While Cosatu said it broadly supports the objectives of the bill, it highlighted that a lot more work still needs to be done on the draft bill. They claim it is ‘unrealistically bureaucratic and cumbersome’ in some regards. They added that there are elements of the bill that are still too restrictive and do not go far enough in decriminalising cannabis use in the country. They pointed specifically to the use of cannabis for religious purposes and the additional regulations placed on monitoring people who use cannabis.

The original draft bill outlines possession rules for cannabis users at home and people who wish to cultivate the plant. It also introduces new offences and provisions for people who previously received a criminal record for cannabis possession.

The bill states that an adult person may for personal use:

  • Possess the prescribed quantity of cannabis plant cultivation material;
  • Cultivate the prescribed quantity of cannabis plants in a private place;
  • Possess in private the prescribed quantity of cannabis in a public place;
  • Possess the prescribed quantity of cannabis in a private place;
  • Possess in private the prescribed quantity of cannabis plants in a public place.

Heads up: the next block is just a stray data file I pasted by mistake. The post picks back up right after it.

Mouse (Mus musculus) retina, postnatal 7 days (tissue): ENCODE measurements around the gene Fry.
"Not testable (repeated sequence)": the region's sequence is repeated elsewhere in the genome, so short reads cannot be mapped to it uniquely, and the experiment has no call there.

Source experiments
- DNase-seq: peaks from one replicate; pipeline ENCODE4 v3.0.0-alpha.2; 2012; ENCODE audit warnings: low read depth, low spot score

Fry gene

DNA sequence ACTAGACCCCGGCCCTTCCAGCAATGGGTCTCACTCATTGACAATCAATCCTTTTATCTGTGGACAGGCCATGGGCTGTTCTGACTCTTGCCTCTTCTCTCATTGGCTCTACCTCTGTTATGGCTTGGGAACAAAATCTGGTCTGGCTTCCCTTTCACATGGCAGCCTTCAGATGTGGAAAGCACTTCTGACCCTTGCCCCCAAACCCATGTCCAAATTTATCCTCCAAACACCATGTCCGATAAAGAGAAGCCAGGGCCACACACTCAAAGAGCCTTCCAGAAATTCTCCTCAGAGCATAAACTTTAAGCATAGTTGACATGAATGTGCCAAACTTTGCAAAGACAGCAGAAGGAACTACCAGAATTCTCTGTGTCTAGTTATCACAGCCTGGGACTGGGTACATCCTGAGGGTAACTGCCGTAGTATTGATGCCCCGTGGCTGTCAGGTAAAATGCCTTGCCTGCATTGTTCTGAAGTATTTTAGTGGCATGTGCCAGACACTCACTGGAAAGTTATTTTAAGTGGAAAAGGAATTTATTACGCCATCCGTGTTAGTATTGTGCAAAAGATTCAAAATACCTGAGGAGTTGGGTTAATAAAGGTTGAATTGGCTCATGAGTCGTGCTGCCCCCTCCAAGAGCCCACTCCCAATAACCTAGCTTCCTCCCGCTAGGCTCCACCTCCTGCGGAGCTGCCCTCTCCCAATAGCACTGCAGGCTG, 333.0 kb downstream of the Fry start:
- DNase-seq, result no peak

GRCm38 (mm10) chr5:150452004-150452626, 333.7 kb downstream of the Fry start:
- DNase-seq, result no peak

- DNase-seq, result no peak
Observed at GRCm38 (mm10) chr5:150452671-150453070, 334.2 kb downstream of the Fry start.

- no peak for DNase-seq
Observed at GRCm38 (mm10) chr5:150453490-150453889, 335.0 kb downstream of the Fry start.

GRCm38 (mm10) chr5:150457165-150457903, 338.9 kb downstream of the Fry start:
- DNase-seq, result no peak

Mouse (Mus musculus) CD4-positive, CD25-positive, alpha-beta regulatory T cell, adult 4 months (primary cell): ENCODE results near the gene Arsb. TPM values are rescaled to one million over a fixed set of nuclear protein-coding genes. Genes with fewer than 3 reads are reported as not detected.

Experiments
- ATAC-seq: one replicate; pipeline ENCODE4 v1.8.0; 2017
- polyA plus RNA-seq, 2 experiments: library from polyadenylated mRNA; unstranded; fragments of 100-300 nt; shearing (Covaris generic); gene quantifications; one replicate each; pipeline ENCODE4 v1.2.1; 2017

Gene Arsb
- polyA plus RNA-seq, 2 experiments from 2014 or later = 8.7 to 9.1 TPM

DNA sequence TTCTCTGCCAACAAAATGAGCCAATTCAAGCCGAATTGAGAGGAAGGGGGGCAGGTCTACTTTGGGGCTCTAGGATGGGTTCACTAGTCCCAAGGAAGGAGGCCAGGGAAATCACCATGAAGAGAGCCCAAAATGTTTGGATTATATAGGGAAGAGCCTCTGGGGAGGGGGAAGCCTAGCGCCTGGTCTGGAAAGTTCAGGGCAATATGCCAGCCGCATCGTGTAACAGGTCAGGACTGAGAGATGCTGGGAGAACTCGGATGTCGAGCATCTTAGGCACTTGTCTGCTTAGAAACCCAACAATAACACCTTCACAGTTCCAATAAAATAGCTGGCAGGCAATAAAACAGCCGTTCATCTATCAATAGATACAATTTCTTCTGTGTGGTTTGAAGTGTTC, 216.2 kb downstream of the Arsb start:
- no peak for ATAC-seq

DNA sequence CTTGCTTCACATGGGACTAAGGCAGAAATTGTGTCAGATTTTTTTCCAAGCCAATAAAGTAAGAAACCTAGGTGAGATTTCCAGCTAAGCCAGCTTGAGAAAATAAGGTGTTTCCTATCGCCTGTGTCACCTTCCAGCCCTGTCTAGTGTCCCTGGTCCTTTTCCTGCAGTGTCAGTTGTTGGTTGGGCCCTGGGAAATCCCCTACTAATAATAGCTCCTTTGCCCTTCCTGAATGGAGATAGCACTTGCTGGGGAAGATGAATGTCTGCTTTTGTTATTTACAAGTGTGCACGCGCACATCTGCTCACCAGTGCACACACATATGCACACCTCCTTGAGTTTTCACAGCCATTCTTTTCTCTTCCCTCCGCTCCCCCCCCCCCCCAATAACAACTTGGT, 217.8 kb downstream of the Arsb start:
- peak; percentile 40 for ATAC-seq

“The bill defines a ‘private place’ as any place, including a building, house, room, shed, hut, tent, mobile home, caravan, boat or land or any portion thereof, to which the public does not have access as of right.”

The draft legislation also states that an adult person may, without the exchange of remuneration provide to, or obtain from, another adult person, for personal use the prescribed quantity of:

  • Cannabis plant cultivation material;
  • Cannabis plants;
  • Cannabis

Watch the guys from Marijuana Sa discuss the legal future of cannabis in SA with Paul Michael from Cullinan & Associates Law Firm herePaul Michael was kind enough to share some information on the Trail of the Plant Two, basically Cannabis is going back to Court and a legal team will be demanding the right for lawful trade of cannabis.